Abstract and Keywords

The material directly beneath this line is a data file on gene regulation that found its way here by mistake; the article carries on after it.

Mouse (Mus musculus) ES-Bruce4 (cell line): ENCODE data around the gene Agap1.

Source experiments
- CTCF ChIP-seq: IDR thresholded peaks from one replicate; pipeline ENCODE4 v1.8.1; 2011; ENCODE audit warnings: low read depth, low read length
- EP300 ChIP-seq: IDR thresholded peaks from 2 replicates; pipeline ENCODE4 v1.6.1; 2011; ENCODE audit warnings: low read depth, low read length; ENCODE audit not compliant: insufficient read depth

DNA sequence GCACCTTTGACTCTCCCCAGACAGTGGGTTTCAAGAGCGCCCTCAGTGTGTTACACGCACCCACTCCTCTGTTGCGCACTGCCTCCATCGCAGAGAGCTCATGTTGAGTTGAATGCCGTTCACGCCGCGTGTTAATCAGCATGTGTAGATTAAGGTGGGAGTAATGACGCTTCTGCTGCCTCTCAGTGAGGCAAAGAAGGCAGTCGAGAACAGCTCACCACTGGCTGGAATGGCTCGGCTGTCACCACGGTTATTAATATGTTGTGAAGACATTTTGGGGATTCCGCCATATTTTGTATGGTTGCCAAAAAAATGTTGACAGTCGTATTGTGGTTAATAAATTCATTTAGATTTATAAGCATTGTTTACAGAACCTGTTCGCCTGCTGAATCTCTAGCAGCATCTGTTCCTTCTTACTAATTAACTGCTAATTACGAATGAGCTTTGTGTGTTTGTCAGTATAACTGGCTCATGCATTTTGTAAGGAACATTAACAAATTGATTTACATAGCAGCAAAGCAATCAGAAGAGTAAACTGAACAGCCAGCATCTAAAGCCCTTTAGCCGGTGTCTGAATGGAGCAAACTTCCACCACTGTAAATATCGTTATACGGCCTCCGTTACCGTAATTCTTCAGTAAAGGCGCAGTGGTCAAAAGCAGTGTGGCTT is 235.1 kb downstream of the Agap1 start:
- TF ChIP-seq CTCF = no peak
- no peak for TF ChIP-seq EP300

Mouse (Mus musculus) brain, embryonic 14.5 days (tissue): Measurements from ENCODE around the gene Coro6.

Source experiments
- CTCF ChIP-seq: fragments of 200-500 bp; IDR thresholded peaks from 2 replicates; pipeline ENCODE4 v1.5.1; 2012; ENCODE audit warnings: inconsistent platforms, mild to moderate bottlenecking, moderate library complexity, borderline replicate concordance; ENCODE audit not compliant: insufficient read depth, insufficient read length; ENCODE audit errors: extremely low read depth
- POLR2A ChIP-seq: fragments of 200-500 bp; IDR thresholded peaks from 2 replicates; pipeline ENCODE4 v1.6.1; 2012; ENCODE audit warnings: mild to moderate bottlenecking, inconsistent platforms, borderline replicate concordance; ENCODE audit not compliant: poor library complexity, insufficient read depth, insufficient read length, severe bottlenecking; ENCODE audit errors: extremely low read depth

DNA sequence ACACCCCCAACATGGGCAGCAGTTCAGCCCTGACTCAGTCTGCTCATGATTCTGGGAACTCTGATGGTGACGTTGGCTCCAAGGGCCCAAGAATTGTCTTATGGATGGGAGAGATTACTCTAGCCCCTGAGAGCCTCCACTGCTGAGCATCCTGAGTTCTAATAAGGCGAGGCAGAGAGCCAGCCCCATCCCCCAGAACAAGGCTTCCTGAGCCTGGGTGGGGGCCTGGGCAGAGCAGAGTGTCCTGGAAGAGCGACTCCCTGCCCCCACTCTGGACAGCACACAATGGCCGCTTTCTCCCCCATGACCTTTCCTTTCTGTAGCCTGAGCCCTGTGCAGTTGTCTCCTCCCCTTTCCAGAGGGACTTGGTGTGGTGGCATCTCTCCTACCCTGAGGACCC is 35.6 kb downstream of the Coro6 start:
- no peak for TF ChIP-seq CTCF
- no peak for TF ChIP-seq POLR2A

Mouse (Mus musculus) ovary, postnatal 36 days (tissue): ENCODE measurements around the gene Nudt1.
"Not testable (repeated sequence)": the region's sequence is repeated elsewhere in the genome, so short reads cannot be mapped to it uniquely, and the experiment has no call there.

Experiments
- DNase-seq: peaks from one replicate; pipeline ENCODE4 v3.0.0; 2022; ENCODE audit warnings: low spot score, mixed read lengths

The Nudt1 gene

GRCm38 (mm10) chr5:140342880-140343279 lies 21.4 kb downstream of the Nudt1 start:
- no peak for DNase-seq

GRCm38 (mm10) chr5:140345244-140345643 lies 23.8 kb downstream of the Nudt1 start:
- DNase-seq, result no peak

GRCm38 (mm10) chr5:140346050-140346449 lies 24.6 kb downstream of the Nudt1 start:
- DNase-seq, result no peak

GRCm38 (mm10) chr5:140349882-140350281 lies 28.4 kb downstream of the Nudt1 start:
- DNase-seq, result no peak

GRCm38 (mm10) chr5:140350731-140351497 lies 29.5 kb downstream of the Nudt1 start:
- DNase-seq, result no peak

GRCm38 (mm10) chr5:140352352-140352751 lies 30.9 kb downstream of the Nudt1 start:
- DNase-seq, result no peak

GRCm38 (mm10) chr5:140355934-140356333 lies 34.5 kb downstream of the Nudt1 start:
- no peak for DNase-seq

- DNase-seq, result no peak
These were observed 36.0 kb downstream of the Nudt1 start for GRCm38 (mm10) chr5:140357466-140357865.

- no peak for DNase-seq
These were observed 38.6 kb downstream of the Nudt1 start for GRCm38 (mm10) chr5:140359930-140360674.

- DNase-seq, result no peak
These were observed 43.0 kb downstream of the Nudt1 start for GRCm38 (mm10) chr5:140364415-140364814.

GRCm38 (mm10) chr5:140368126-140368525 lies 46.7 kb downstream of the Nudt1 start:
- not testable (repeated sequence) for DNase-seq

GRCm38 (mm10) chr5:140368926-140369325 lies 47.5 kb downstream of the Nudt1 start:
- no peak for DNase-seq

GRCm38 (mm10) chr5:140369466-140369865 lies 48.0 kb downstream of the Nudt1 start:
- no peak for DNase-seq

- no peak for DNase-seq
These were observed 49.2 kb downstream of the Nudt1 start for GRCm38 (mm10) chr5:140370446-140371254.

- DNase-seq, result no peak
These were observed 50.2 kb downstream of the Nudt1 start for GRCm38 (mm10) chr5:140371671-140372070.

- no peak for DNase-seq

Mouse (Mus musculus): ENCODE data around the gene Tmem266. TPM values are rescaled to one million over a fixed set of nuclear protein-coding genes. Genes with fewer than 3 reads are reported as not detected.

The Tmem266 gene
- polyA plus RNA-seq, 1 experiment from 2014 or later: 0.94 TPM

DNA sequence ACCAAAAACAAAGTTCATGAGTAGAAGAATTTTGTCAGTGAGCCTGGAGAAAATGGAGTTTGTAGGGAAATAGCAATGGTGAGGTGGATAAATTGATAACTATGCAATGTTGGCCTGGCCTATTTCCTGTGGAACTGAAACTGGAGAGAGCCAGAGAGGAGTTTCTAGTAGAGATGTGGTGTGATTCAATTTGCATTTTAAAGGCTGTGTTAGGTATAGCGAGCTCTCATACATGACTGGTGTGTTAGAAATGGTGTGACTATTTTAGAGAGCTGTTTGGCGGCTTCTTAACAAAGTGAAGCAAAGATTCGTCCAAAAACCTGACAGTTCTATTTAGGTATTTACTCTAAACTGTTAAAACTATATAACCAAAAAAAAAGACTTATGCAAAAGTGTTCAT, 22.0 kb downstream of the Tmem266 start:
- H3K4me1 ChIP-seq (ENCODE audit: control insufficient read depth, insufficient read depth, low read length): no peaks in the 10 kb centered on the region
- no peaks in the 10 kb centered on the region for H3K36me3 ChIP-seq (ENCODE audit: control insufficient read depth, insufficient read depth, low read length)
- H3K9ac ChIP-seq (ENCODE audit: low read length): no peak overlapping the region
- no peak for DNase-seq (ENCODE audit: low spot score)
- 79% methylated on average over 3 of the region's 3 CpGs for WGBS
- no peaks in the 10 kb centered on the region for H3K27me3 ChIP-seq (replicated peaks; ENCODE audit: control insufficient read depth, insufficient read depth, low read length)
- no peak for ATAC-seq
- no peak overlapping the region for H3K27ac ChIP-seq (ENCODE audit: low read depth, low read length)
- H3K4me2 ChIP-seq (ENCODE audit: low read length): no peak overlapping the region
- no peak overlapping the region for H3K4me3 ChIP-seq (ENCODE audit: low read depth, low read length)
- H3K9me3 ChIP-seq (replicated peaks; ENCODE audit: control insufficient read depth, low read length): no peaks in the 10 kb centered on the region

This chapter revisits debates regarding the use of technology to enhance or remediate performances in the light of Emmanuel Levinas’s understanding of the ethical encounter as a face-to-face encounter between a subject and her/his other. Building on these debates and Robert Weimann’s distinction between locus and platea, it suggests that performance theory’s emphasis on the physical co-presence of spectator and performer undervalues the experience of the spectator. Using three productions that use digital media as examples, the chapter demonstrates how online live streaming (in Cheek by Jowl’s Measure for Measure), digital hologram projection (in the McGuires’ Ophelia’s Ghost), and the use of an online stage (in the RSC’s collaboration with Google+ on #dream40) each harness the affordances of digital media to create conceptual spaces in which spectators can experience ethical encounters. Digital media thus open up distinct ways of experiencing dilemmas explored by Shakespeare’s plays.
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